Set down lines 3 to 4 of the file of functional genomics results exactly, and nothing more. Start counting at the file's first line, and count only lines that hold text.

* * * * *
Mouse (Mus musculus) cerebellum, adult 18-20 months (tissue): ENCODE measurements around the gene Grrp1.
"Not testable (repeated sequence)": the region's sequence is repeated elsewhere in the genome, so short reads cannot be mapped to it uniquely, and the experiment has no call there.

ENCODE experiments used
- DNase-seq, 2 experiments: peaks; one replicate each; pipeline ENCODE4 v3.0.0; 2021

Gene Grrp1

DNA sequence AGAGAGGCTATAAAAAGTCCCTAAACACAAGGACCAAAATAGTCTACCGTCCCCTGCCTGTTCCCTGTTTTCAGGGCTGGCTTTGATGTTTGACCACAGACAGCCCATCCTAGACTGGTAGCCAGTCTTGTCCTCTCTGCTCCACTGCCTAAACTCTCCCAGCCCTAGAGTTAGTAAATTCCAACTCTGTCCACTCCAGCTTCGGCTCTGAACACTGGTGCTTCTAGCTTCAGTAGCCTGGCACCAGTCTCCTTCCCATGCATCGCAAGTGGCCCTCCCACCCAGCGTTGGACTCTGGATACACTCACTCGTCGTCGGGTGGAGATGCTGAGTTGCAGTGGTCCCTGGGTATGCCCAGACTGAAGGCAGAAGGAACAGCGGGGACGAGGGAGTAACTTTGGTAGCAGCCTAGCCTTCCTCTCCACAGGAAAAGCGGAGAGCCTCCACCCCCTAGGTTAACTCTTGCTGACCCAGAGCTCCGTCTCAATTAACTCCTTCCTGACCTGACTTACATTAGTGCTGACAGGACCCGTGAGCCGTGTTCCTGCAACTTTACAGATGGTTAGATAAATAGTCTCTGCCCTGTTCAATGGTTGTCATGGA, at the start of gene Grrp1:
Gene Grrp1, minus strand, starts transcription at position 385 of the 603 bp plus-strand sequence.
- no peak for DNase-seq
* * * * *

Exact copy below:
ENCODE experiments used
- DNase-seq, 2 experiments: peaks; one replicate each; pipeline ENCODE4 v3.0.0; 2021